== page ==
Serhiy Chornobryvets, paramedic, Ukraine: "We will all face the PTSD"
"Fall to the ground, fast!!! Otherwise I'll shoot everyone and I won't get anything for it!!!". So the russian occupiers in the city of Mariupol met an ambulance crew, which was going on call. The shotgun barrel on your back, you lie on the ground, covering your head with your hands and think, well, this might be the end…
Serhiy Chornobryvets from Mariupol is 24 years old. He is a paramedic. One of those doctors who remained in the occupied Mariupol until the last minute and continued to save the lives of civilians. One of those who, like thousands of his colleagues in Ukraine, does not consider himself a hero. Despite the fact that he saw a 7-year-old girl's heart beating in her torn chest.
- Shrapnel wound to the front chest. It affected the lungs, but the heart and blood vessels miraculously remained intact. When my colleague and I opened the car door and saw a girl in a bloody sweater in the back seat, and saw her heart beating, we were momentarily stunned. The girl's shocked parents were standing nearby, and we quickly recovered and began to help her. Alina was rescued in the operating room - in reality, the child was "born in a shirt".
Serhiy visited the girl two weeks later to make sure she was fine. The girl drew a picture for her guardian angels - doctors in red uniforms, ambulance, blue sky and sun.
The sun, which has never again seen another patient of Serhiy. A 16-year-old boy was brought to the hospital without legs after the shelling of residential neighborhoods - a traumatic amputation of both lower extremities.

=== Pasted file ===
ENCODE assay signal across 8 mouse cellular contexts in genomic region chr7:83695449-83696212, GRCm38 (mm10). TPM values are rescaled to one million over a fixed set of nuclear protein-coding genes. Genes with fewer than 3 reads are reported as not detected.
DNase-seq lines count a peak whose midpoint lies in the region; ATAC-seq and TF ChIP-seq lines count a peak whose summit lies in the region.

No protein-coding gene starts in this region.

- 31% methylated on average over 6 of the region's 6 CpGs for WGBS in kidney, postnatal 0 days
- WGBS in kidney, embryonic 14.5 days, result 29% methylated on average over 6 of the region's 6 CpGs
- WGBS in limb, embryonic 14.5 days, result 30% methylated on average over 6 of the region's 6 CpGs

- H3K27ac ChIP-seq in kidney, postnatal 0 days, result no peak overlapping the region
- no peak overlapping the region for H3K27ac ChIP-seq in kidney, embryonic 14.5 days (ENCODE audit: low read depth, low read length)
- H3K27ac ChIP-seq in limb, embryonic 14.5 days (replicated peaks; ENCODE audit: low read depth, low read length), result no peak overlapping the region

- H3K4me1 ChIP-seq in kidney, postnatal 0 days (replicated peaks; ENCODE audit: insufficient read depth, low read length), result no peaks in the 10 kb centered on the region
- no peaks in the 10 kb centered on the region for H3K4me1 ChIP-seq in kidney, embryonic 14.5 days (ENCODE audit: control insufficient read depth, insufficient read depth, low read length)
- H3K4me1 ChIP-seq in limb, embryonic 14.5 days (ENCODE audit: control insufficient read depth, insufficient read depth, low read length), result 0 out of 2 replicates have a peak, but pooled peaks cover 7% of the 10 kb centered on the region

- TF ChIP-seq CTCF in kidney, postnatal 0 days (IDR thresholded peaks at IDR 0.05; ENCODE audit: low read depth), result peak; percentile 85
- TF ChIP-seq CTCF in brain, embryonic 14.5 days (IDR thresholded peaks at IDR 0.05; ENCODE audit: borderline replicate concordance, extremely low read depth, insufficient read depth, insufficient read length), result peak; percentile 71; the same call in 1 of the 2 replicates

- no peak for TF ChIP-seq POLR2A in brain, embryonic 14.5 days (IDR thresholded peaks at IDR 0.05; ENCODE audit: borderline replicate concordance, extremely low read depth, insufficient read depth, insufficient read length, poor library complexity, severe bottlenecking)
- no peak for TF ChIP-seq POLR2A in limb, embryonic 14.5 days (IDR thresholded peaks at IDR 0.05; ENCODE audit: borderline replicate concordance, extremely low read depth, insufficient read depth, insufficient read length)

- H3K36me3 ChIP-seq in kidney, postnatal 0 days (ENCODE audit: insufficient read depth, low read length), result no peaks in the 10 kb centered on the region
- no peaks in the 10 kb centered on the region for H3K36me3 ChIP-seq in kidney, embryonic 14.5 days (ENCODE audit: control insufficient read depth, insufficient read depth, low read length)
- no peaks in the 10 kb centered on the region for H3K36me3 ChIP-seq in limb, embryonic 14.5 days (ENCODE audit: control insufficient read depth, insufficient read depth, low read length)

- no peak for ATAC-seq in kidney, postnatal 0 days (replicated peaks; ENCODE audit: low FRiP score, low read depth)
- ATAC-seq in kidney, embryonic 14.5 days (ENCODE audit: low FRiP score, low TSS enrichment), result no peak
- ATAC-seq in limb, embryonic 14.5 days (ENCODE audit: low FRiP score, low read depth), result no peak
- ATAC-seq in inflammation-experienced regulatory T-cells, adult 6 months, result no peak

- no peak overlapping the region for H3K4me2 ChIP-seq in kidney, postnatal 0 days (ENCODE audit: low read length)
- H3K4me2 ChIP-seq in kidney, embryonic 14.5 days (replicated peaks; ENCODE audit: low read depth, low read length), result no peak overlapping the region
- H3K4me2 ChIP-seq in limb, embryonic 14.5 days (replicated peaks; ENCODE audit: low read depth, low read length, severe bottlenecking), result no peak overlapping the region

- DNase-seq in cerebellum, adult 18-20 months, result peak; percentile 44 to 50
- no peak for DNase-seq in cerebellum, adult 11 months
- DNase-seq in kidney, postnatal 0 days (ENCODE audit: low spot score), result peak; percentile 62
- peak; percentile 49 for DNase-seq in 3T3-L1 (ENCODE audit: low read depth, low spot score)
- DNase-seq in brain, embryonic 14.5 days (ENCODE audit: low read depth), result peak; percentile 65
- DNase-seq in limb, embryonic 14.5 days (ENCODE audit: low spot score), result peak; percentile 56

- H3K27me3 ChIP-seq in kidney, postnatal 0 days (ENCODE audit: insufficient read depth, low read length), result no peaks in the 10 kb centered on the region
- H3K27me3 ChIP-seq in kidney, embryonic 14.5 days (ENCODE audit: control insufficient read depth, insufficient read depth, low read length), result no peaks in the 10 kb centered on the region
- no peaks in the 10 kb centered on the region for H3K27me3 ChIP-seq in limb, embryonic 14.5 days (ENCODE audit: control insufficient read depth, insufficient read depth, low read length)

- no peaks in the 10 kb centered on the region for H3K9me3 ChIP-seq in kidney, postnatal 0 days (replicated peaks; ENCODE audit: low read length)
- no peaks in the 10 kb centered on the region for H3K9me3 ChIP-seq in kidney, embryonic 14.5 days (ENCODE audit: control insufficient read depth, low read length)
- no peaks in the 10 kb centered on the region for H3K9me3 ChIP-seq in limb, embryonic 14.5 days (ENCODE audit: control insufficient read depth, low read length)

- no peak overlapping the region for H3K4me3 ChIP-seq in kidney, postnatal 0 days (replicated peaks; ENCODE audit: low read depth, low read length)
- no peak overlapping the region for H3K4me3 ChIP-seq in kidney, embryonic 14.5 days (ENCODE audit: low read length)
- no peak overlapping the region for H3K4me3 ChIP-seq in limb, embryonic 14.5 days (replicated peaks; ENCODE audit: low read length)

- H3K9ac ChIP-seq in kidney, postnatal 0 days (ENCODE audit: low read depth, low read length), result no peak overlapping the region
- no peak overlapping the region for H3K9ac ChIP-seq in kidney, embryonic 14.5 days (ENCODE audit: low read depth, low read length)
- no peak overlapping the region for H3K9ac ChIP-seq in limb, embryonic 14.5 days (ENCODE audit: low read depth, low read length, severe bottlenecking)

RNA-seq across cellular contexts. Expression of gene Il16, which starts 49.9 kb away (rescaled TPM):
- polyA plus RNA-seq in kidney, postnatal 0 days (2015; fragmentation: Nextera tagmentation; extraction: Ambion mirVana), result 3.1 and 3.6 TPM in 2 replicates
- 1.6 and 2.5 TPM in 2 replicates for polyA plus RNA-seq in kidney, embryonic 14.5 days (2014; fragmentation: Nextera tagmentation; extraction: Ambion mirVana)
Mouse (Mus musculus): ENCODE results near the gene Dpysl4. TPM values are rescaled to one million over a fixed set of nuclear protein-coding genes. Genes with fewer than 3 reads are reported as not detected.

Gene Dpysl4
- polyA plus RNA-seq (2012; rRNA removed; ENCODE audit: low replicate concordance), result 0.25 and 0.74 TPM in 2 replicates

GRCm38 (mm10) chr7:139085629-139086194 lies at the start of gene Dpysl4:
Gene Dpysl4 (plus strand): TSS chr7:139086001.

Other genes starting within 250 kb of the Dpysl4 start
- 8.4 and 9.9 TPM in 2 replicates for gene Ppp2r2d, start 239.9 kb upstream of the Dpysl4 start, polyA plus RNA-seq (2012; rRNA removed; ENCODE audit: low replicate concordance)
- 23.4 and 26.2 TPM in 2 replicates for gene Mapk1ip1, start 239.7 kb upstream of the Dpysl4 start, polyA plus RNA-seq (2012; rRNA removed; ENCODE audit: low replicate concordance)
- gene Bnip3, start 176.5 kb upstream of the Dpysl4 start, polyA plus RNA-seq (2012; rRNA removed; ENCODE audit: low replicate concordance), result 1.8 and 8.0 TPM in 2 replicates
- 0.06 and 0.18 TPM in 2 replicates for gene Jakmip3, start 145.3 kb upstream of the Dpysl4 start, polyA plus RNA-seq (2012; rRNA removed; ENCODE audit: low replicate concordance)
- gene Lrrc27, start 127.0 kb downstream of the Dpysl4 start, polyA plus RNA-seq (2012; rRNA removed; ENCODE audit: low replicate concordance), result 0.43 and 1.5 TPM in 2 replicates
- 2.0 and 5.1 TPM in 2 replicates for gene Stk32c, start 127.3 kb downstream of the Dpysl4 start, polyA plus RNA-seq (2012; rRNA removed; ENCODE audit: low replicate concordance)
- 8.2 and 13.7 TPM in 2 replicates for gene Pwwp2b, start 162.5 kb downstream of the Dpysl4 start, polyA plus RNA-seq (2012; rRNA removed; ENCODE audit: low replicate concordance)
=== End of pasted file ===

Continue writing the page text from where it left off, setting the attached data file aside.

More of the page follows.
- All the time to the operating room I continued to resuscitate him, performing CPR. And I could not stop. Even when colleagues said it was all without a chance… I pressed on the guy's chest, hoping for a miracle. Although I realized that he could not survive with such injuries… This case, for the first time since the beginning of the war, got me off track. Such a young guy, his whole life could be ahead…
What helped Serhiy not to lose his heart and to keep the optimism was his team. He says that every morning, waking up in the hospital basement, doctors encouraged each other and joked.
- This is what holds us together and keeps us strong. That does not allow me to fall into despair and horror. These people are just incredible - they even arranged a collective greeting with improvised "gifts" for my birthday on March 18.
War changes not only the sense of time. Serhiy says that the war also changes medical protocols - when you are under fire, you don't think about your safety. You only think about how to get to the wounded and save him. There has been no light, water or communication in occupied Mariupol since March 2. Therefore, the ambulance crew received calls either by walkie-talkie from the rescuers of the State Emergency Service, or people made their way to the hospital themselves and told where the wounded lay.
On March 17, the work of the EM crew in Mariupol became impossible. Roads were totally destroyed so that the ambulance could not pass. And there was no place to take the wounded to - all the hospitals were destroyed by russian bombs.
- We decided to leave the city at our own risk, - says Serhiy. There were six of us. However, not all colleagues agreed to leave - yes, there are those who are still in occupied Mariupol and snatch the life of every peaceful Ukrainian from the enemy. These are our heroes. Real heroes.
Now Serhiy and his colleagues stay in the city of Zaporizhia and continue to work in the Emergency Department. His voice sounds cheerful and he hopes for victory. However, Serhiy is tormented by guilt - as the doctor he understands well what the "survivor's syndrome" is and that PTSD, unfortunately, will sooner or later cover everyone who has passed the medical front in this horrific war.